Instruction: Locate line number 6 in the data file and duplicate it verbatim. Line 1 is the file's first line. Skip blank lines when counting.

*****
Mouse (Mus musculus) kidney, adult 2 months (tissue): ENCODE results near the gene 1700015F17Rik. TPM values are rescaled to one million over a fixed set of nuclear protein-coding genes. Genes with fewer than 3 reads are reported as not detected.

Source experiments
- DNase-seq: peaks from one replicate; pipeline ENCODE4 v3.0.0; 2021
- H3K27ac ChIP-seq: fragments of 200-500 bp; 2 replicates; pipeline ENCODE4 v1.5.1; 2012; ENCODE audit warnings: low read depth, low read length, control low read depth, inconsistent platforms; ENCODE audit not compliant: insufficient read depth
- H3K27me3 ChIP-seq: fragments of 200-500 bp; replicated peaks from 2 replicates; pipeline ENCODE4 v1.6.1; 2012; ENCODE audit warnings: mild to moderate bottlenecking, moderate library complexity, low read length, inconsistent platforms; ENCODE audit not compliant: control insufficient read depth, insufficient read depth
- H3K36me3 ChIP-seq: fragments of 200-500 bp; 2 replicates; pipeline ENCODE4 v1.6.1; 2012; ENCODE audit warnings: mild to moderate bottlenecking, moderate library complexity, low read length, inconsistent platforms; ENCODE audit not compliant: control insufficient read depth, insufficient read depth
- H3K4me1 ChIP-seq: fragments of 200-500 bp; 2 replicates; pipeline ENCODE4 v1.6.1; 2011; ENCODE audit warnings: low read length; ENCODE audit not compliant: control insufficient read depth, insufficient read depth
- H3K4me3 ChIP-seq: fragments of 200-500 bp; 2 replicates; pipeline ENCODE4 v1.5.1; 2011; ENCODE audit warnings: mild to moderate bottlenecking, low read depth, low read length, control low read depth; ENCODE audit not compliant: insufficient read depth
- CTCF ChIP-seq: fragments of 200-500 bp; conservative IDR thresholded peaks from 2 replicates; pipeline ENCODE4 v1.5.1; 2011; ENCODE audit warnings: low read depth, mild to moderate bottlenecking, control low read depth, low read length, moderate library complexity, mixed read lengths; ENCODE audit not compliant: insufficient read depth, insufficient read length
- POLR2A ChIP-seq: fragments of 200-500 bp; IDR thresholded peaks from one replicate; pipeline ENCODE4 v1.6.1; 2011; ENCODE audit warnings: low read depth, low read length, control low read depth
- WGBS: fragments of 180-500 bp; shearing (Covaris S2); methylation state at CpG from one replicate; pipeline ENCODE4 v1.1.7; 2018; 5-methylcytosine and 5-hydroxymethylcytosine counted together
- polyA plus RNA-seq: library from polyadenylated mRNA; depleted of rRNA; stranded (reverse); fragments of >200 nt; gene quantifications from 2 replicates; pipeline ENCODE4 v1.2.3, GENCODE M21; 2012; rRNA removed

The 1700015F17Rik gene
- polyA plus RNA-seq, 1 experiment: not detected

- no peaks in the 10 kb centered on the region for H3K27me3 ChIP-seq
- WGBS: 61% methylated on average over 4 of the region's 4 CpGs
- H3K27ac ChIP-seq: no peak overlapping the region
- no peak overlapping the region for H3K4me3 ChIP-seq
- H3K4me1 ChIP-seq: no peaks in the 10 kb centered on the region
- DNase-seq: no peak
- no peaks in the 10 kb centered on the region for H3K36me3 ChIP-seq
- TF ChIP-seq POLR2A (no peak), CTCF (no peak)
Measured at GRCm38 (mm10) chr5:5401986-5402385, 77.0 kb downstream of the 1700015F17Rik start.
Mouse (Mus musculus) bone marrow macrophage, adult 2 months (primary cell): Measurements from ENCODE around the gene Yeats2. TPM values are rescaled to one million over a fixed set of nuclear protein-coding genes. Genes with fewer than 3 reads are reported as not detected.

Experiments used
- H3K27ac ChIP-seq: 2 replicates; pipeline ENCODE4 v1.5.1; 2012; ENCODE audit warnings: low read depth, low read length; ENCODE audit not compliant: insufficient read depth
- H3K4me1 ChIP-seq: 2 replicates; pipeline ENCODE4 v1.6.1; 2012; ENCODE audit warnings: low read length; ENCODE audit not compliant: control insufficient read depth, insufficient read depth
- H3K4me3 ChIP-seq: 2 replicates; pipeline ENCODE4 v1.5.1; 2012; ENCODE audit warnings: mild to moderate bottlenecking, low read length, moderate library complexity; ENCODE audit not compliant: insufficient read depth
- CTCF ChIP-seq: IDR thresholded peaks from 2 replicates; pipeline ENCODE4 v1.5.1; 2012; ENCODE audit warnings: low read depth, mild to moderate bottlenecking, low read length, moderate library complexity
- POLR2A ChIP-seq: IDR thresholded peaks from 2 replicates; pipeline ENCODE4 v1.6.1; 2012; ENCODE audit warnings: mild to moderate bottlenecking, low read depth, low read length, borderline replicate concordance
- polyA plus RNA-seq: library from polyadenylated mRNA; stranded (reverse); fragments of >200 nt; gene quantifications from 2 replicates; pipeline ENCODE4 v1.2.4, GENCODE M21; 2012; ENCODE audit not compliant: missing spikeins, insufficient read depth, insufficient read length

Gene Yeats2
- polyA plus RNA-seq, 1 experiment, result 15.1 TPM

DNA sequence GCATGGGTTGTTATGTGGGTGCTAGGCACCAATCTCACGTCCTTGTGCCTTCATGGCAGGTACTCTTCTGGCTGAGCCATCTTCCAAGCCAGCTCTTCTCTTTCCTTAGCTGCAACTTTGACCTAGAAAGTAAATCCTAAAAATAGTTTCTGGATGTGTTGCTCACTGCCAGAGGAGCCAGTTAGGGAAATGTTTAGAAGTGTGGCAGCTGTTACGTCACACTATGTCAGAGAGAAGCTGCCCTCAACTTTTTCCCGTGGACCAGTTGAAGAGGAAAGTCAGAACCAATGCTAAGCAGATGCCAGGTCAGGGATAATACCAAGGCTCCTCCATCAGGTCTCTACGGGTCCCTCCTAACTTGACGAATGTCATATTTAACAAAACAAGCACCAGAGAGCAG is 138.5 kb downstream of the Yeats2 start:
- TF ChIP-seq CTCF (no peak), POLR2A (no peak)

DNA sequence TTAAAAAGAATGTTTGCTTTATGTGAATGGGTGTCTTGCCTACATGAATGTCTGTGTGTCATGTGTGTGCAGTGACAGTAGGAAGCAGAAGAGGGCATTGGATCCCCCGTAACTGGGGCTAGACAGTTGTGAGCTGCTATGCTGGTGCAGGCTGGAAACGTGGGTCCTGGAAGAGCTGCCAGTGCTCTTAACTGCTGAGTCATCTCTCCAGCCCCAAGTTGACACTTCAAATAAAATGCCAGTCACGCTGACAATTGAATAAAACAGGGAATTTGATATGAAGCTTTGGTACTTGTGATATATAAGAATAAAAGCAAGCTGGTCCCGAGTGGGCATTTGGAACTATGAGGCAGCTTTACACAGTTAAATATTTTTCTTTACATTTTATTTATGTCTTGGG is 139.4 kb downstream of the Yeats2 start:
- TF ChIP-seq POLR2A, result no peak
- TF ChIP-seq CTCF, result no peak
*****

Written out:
- H3K36me3 ChIP-seq: fragments of 200-500 bp; 2 replicates; pipeline ENCODE4 v1.6.1; 2012; ENCODE audit warnings: mild to moderate bottlenecking, moderate library complexity, low read length, inconsistent platforms; ENCODE audit not compliant: control insufficient read depth, insufficient read depth